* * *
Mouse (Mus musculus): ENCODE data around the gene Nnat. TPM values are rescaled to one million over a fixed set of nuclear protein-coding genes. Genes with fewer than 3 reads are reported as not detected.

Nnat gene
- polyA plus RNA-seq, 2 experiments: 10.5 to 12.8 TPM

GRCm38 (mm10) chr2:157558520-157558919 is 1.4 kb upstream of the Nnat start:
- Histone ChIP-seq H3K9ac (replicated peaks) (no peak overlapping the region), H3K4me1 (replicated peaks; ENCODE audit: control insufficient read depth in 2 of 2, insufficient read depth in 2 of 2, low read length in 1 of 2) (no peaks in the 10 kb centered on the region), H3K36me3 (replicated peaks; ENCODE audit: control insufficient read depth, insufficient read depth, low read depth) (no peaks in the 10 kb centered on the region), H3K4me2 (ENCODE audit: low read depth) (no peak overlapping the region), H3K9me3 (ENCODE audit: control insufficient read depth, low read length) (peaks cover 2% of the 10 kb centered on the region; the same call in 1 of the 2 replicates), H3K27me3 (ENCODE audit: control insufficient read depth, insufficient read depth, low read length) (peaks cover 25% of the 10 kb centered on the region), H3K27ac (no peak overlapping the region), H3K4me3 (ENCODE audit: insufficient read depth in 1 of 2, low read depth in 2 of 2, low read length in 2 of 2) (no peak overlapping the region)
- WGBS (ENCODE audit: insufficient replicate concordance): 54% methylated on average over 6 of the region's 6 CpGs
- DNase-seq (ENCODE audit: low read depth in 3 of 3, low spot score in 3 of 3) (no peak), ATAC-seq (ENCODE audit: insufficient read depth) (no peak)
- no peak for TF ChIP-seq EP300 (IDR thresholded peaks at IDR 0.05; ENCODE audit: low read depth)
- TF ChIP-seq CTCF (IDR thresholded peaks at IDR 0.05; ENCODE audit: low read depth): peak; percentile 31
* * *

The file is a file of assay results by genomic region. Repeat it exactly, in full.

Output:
Mouse (Mus musculus): ENCODE data around the gene Nnat. TPM values are rescaled to one million over a fixed set of nuclear protein-coding genes. Genes with fewer than 3 reads are reported as not detected.

Nnat gene
- polyA plus RNA-seq, 2 experiments: 10.5 to 12.8 TPM

GRCm38 (mm10) chr2:157558520-157558919 is 1.4 kb upstream of the Nnat start:
- Histone ChIP-seq H3K9ac (replicated peaks) (no peak overlapping the region), H3K4me1 (replicated peaks; ENCODE audit: control insufficient read depth in 2 of 2, insufficient read depth in 2 of 2, low read length in 1 of 2) (no peaks in the 10 kb centered on the region), H3K36me3 (replicated peaks; ENCODE audit: control insufficient read depth, insufficient read depth, low read depth) (no peaks in the 10 kb centered on the region), H3K4me2 (ENCODE audit: low read depth) (no peak overlapping the region), H3K9me3 (ENCODE audit: control insufficient read depth, low read length) (peaks cover 2% of the 10 kb centered on the region; the same call in 1 of the 2 replicates), H3K27me3 (ENCODE audit: control insufficient read depth, insufficient read depth, low read length) (peaks cover 25% of the 10 kb centered on the region), H3K27ac (no peak overlapping the region), H3K4me3 (ENCODE audit: insufficient read depth in 1 of 2, low read depth in 2 of 2, low read length in 2 of 2) (no peak overlapping the region)
- WGBS (ENCODE audit: insufficient replicate concordance): 54% methylated on average over 6 of the region's 6 CpGs
- DNase-seq (ENCODE audit: low read depth in 3 of 3, low spot score in 3 of 3) (no peak), ATAC-seq (ENCODE audit: insufficient read depth) (no peak)
- no peak for TF ChIP-seq EP300 (IDR thresholded peaks at IDR 0.05; ENCODE audit: low read depth)
- TF ChIP-seq CTCF (IDR thresholded peaks at IDR 0.05; ENCODE audit: low read depth): peak; percentile 31